How do I look after my cooling system…
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Preventive maintenance is the best way to ensure your car keeps going smoothly and safely. These are simple steps to ensuring your car’s cooling system is working great at all times:
- The number one thing you can do is always ensure your coolant levels are at their optimum level. Check this at least once every two weeks.
- Change the coolant at the manufacturer specified intervals. This interval can range between every 30,000km to even 60,000km so check your owner’s manual or with the service centre.
- Use manufacturer specified coolant or coolant additives only.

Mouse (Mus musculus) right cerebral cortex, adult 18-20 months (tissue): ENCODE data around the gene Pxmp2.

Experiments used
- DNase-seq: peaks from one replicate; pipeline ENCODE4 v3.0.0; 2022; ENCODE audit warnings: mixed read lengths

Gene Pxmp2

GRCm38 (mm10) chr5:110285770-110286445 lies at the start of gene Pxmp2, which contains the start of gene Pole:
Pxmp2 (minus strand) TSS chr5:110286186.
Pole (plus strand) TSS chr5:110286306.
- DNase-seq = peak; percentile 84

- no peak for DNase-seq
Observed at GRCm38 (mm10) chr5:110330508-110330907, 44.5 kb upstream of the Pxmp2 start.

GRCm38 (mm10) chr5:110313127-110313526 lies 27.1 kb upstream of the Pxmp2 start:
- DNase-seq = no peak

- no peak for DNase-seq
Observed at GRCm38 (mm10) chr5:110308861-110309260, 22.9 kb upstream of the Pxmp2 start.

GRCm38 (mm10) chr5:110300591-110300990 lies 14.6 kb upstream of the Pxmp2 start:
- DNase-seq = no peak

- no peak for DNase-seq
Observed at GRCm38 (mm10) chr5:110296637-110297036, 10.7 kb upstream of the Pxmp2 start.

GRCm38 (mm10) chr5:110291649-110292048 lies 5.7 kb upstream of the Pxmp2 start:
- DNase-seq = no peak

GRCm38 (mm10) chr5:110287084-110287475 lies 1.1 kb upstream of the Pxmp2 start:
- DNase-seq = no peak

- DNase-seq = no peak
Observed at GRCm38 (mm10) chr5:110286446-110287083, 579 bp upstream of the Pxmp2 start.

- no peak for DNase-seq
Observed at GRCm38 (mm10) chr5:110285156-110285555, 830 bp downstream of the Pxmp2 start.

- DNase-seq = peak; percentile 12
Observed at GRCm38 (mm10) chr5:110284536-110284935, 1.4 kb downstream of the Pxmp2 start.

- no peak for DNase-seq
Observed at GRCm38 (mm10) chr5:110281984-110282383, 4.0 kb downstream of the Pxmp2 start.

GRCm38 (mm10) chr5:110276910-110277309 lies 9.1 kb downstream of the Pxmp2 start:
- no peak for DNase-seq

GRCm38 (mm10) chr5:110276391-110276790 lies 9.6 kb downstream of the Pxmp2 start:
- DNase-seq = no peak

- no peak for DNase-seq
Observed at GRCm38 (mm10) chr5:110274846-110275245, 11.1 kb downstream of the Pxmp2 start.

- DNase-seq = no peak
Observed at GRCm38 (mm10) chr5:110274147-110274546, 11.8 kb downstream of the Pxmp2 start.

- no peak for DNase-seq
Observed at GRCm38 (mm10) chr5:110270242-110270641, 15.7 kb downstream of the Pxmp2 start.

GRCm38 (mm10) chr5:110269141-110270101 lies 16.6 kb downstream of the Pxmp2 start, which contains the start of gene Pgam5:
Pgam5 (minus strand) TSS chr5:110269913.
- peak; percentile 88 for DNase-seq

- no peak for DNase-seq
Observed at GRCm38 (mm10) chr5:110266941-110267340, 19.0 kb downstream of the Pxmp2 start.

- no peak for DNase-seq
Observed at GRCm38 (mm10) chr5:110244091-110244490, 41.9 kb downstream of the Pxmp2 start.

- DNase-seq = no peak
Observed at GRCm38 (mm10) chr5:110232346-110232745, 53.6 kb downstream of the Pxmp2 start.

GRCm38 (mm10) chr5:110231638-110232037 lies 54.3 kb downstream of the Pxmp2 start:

- Refrain from using mineral water in your cooling system as it contains minerals such as Calcium and Magnesium which can oxidise and cause corrosion over time.
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- Performing a radiator flush (at specified intervals) has its benefits but do check with your mechanic/service centre if required.
- Replace your thermostat as specified by the manufacturer. It’s a service item and should be replaced on time.
- Perform a visual or diagnostics test (for newer cars) of your cooling fans from time to time. Typically, these items degrade over time, so frequent inspections help in ensuring everything is working fine.
- Change the water pump if required or if visible signs of failure begin to show. Check this with your mechanic.